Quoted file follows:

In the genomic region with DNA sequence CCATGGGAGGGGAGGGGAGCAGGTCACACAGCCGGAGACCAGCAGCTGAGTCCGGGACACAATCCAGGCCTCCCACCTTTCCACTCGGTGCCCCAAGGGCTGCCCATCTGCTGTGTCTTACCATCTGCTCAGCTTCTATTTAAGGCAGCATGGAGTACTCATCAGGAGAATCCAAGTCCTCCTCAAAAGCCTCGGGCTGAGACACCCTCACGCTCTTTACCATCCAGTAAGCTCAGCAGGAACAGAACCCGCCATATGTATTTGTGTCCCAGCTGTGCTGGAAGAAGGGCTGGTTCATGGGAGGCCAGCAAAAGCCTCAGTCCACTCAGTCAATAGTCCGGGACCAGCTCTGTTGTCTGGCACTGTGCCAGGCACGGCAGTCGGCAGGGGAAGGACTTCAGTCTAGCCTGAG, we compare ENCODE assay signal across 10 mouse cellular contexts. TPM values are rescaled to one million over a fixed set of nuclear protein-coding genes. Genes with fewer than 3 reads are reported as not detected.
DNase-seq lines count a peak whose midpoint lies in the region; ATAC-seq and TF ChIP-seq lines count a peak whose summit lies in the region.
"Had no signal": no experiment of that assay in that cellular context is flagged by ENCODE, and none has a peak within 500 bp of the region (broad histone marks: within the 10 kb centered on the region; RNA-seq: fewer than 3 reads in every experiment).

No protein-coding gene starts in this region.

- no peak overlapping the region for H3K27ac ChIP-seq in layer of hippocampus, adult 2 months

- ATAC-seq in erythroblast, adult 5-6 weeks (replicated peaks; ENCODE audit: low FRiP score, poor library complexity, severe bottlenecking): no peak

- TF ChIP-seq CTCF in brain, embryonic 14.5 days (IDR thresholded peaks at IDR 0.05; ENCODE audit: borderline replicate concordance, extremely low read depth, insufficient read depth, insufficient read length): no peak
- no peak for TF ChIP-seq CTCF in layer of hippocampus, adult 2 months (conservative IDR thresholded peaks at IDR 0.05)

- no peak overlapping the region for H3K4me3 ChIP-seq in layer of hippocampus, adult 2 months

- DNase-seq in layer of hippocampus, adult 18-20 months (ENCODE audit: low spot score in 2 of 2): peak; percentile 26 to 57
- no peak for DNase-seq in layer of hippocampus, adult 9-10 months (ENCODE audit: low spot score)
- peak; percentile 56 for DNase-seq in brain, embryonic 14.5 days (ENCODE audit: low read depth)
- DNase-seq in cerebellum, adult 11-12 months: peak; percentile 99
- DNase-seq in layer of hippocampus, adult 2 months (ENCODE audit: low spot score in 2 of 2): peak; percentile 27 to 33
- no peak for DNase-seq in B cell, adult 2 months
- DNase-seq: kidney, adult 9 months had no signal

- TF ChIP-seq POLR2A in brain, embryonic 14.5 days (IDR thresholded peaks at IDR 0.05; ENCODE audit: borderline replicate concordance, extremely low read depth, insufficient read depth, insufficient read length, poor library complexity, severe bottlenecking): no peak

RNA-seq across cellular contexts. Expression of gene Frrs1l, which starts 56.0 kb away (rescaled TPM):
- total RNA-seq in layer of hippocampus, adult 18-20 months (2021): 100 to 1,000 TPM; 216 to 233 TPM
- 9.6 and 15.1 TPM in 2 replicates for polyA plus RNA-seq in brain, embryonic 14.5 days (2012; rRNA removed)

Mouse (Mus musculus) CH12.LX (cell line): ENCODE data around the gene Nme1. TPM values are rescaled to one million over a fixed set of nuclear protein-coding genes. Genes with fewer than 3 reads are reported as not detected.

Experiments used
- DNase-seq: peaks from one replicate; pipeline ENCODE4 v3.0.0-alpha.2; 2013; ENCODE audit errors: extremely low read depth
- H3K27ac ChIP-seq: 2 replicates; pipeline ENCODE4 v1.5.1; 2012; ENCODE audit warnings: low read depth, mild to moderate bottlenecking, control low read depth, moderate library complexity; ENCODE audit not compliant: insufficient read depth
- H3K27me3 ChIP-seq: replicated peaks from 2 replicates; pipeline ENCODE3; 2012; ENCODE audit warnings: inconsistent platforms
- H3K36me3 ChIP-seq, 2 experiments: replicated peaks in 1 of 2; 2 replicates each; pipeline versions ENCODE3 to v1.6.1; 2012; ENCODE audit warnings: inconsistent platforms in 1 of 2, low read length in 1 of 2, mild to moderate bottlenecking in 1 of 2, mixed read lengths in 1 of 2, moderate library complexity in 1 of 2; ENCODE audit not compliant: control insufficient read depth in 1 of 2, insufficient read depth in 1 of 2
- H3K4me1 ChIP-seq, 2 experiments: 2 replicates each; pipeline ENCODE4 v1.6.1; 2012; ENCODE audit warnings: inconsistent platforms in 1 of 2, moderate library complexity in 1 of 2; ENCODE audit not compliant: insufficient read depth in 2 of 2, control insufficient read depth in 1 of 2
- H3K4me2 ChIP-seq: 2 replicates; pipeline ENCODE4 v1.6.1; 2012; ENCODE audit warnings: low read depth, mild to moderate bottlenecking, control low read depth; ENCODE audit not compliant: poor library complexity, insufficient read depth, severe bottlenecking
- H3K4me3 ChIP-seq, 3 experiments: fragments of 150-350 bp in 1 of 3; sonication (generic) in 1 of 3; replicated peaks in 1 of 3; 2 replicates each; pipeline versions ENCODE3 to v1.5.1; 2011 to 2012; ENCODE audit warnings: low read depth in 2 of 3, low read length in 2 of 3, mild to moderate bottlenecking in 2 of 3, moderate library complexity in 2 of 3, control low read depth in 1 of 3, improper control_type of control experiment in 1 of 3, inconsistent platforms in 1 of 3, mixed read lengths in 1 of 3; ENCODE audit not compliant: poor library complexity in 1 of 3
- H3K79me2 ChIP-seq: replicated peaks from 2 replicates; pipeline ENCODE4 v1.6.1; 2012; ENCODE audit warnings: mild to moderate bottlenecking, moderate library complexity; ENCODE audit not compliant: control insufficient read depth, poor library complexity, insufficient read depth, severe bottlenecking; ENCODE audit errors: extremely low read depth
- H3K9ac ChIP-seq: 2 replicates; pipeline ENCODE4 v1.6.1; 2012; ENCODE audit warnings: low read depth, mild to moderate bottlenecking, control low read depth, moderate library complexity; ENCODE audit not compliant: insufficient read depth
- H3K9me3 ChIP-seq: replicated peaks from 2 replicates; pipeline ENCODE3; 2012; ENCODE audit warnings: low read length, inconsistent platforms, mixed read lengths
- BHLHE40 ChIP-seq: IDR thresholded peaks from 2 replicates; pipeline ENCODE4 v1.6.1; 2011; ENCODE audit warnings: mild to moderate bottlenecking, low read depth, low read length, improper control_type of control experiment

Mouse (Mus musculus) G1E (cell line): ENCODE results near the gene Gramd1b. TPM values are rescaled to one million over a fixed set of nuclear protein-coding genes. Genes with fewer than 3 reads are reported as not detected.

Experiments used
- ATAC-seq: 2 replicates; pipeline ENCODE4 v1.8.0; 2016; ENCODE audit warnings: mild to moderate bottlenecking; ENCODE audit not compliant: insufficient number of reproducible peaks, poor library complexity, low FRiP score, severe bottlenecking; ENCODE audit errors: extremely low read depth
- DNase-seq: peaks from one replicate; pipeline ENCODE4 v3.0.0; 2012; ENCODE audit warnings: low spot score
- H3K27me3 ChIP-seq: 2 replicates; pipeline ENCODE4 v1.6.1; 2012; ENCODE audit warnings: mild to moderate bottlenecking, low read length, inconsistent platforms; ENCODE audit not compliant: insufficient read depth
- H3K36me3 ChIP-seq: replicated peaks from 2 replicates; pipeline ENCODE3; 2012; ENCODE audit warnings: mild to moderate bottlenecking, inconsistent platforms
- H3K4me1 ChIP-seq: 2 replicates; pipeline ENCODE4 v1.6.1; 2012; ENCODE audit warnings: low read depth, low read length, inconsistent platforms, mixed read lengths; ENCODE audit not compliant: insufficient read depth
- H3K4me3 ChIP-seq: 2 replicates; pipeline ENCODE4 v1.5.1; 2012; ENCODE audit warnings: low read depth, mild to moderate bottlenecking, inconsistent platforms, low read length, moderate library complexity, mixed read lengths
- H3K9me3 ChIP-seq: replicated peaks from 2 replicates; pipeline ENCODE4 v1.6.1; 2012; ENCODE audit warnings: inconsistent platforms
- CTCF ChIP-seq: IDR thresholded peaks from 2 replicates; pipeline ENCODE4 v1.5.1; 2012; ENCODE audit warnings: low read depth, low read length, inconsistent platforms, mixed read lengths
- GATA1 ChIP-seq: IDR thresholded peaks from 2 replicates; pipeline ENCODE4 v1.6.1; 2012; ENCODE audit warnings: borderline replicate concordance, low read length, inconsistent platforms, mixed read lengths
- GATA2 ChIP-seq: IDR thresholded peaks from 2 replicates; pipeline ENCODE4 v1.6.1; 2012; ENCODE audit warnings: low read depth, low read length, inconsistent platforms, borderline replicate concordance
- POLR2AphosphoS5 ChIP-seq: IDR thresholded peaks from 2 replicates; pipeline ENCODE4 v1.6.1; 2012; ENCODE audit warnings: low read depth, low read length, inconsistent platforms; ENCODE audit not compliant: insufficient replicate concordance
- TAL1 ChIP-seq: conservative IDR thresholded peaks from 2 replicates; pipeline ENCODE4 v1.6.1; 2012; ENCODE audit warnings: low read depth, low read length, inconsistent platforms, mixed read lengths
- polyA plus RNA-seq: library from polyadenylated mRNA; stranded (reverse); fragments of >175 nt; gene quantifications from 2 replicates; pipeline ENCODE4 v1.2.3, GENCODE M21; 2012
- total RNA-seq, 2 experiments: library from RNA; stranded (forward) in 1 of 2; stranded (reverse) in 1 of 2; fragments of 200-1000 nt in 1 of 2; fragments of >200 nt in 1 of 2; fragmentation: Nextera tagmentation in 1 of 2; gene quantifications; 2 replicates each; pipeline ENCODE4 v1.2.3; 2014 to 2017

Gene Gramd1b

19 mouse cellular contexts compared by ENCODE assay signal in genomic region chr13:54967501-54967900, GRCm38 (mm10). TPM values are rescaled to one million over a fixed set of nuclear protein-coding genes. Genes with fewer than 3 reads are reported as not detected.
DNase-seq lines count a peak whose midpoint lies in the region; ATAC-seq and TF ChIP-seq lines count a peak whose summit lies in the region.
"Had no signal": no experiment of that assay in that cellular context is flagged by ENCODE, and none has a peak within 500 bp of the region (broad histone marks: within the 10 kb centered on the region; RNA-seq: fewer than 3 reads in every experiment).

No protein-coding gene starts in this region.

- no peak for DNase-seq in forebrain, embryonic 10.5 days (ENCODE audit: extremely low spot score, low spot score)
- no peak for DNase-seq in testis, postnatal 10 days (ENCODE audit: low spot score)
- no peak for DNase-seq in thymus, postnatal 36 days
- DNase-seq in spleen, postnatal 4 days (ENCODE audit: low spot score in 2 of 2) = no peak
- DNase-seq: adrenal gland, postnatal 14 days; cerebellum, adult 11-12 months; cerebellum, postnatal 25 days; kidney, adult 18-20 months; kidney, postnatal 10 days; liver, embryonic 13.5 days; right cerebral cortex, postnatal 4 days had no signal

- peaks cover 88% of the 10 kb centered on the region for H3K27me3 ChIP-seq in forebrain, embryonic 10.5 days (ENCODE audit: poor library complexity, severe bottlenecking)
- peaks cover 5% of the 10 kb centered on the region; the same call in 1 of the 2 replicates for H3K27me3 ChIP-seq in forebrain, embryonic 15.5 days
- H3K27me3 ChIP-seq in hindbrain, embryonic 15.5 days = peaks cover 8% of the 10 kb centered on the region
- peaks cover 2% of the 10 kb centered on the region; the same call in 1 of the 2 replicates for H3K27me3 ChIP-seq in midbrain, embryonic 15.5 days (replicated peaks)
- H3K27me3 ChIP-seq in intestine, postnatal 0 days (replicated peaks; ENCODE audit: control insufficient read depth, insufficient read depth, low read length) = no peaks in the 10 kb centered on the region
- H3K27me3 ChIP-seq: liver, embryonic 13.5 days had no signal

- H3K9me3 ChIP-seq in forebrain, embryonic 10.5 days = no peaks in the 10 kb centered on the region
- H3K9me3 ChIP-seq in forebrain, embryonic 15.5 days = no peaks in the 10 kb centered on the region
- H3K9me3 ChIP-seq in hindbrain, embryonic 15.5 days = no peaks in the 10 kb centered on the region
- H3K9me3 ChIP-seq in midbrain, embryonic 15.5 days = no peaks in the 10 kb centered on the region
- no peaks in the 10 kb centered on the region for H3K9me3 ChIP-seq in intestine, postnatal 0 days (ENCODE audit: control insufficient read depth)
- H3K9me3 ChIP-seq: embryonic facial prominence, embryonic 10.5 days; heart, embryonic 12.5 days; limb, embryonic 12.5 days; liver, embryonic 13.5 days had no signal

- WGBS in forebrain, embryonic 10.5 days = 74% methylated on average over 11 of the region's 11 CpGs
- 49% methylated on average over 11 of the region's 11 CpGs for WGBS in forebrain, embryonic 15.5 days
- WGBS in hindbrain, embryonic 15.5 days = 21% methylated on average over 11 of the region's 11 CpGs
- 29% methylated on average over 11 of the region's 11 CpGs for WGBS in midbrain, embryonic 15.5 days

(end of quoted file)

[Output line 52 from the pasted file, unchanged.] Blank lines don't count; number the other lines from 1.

DNase-seq lines count a peak whose midpoint lies in the region; ATAC-seq and TF ChIP-seq lines count a peak whose summit lies in the region.